A VLAN is a switched network that is logically segmented, by functions, project teams, or applications rather than on a physical or geographical basis. For example, all workstations and servers used by a particular workgroup team can be connected to the same VLAN, regardless of their physical connections to the network or the fact that they could be intermingled with other teams. VLANs are used in order to reconfigure the network through software, so that devices or wires do not have to be physically unplugged and moved.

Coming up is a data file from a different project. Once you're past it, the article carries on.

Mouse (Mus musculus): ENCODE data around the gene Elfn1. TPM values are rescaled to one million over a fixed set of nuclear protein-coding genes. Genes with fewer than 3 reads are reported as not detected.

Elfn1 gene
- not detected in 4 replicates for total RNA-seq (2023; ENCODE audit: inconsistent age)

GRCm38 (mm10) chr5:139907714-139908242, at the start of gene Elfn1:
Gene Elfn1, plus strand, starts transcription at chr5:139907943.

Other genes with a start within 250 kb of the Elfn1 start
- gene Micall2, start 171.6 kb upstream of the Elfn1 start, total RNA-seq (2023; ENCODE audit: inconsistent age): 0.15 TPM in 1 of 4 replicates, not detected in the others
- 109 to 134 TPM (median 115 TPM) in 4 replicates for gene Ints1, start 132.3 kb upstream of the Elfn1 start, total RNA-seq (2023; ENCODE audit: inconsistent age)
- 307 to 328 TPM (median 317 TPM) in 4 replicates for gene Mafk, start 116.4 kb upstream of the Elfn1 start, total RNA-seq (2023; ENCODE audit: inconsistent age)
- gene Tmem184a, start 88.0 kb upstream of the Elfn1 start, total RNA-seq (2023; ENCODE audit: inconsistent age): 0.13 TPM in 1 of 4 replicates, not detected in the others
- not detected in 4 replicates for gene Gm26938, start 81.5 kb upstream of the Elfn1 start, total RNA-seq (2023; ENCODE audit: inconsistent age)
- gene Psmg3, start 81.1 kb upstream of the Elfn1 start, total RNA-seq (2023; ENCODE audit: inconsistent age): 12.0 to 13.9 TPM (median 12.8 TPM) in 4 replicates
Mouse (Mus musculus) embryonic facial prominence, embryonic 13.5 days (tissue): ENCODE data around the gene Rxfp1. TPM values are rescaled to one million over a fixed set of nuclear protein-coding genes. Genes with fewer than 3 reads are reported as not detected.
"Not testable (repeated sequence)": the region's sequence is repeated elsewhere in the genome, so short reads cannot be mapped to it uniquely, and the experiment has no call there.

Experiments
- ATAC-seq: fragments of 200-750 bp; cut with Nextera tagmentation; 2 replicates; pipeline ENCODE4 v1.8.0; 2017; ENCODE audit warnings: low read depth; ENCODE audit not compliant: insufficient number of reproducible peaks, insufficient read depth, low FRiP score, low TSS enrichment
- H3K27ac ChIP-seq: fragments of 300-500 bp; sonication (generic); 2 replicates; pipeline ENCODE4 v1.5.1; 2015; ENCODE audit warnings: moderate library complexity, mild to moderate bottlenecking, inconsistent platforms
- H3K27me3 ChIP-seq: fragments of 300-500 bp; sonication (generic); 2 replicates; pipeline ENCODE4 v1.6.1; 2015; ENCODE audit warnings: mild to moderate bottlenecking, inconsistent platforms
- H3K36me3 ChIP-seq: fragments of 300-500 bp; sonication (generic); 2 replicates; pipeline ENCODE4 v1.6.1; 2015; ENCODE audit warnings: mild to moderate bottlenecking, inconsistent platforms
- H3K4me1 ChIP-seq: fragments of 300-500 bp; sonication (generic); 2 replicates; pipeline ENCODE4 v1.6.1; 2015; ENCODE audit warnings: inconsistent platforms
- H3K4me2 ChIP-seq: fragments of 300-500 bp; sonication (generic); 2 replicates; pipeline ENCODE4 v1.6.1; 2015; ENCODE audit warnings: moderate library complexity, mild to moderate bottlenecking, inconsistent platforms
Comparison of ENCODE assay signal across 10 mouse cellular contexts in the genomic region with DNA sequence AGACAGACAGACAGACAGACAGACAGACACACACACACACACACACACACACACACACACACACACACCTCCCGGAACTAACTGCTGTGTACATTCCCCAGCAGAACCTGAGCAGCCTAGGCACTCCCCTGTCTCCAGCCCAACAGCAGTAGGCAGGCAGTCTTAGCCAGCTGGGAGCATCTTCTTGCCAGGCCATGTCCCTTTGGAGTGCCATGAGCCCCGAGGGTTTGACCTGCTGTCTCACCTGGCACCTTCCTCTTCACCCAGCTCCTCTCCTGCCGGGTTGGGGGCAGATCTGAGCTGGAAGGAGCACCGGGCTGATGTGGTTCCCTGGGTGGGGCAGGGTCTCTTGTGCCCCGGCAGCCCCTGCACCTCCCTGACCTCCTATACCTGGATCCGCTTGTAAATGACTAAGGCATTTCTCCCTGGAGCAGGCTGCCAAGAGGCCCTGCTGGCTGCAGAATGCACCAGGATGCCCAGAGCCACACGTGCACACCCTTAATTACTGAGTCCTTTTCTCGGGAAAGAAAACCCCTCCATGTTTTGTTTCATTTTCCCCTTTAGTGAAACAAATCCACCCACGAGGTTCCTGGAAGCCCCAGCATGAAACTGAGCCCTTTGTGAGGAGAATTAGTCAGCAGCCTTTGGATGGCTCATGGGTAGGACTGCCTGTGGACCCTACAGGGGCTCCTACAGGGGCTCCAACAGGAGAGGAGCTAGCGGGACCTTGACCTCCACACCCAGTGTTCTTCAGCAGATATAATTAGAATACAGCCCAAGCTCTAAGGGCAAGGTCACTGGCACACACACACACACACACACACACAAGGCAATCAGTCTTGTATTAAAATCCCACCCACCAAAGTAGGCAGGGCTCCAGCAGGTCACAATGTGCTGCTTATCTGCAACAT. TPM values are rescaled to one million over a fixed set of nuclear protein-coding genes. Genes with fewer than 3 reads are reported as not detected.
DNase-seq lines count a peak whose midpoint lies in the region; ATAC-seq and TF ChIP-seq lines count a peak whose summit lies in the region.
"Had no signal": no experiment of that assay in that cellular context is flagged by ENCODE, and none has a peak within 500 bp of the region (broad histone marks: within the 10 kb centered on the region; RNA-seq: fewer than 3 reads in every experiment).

A VLAN can be thought of as a broadcast domain that exists within a defined set of switches. A VLAN consists of a number of end systems, either hosts or network equipment (such as bridges and routers) that are connected by a single bridging domain. The bridging domain is supported on various pieces of network equipment, such as LAN switches, that operate bridging protocols between them with a separate group for each VLAN.